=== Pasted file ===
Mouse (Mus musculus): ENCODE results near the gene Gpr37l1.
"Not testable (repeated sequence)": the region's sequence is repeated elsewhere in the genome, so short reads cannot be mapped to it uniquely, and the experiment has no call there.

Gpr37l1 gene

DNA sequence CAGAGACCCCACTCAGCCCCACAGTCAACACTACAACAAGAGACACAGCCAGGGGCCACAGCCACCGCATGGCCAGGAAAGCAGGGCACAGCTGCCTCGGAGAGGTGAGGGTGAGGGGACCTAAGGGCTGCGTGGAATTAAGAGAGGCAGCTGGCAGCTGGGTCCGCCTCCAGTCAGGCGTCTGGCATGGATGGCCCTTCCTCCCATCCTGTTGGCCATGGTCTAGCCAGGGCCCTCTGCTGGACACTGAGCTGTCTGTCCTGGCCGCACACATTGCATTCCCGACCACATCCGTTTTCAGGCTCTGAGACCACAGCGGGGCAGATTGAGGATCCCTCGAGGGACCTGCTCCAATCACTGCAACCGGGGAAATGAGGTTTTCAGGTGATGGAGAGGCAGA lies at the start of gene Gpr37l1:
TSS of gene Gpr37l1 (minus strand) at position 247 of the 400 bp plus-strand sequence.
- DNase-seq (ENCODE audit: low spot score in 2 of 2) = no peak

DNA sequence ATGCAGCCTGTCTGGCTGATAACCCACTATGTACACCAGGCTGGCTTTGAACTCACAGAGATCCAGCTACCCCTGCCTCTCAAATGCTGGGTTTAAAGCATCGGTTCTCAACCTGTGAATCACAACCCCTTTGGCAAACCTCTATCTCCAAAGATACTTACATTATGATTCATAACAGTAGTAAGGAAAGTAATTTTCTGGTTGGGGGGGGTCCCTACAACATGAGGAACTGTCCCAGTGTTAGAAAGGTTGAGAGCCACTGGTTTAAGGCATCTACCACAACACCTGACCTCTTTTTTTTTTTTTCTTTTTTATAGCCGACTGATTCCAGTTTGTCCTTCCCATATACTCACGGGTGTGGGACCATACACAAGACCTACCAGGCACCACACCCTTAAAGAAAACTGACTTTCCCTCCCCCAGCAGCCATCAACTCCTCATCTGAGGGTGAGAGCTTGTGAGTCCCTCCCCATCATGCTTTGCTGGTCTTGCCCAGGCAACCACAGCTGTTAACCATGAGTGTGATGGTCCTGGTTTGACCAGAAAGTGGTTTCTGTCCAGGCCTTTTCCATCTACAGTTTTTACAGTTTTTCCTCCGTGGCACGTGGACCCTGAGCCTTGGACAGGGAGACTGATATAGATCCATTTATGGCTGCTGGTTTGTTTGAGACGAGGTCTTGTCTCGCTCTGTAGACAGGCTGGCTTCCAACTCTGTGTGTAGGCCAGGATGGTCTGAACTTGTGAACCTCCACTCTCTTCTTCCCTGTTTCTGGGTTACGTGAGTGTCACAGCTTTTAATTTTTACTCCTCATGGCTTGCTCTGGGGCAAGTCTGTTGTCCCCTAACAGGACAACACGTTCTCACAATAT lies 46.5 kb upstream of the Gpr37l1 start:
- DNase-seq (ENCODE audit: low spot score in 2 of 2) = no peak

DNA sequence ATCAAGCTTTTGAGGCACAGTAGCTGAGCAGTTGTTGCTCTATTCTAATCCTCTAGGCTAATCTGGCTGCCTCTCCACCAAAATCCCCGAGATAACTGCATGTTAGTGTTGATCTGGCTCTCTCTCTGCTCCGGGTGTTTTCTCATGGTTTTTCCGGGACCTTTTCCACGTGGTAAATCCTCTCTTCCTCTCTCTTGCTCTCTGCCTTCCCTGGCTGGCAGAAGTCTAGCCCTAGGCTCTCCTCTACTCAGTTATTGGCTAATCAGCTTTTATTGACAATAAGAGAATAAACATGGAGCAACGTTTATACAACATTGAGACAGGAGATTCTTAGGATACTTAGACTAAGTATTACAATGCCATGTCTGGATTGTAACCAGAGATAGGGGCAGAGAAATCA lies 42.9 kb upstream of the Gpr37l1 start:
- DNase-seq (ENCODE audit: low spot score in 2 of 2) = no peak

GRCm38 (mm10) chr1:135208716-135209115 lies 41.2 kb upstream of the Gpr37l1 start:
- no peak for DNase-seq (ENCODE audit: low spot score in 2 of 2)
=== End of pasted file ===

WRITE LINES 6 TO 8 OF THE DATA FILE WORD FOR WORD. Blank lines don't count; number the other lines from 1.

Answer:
- DNase-seq (ENCODE audit: low spot score in 2 of 2) = no peak

DNA sequence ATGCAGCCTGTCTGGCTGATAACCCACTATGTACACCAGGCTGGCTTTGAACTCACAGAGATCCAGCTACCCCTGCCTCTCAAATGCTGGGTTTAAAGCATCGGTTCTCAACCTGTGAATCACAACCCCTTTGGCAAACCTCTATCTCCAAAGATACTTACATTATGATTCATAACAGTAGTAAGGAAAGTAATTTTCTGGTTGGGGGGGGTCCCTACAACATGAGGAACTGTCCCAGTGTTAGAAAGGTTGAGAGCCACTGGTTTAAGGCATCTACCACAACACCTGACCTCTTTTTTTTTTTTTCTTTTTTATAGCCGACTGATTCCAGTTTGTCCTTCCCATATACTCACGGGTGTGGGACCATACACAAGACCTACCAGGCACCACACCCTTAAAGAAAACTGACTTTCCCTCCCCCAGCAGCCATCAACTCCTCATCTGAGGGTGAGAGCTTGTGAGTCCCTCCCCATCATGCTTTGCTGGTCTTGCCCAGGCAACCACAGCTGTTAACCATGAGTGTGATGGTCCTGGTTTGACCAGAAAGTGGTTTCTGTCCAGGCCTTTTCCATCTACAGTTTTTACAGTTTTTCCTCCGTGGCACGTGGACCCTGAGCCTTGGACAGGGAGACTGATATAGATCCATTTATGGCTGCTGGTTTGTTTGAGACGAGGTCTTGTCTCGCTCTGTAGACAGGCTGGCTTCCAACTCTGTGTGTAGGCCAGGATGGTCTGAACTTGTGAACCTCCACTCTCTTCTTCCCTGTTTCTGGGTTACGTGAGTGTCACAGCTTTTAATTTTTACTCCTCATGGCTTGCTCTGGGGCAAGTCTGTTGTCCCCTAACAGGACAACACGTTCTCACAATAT lies 46.5 kb upstream of the Gpr37l1 start:
- DNase-seq (ENCODE audit: low spot score in 2 of 2) = no peak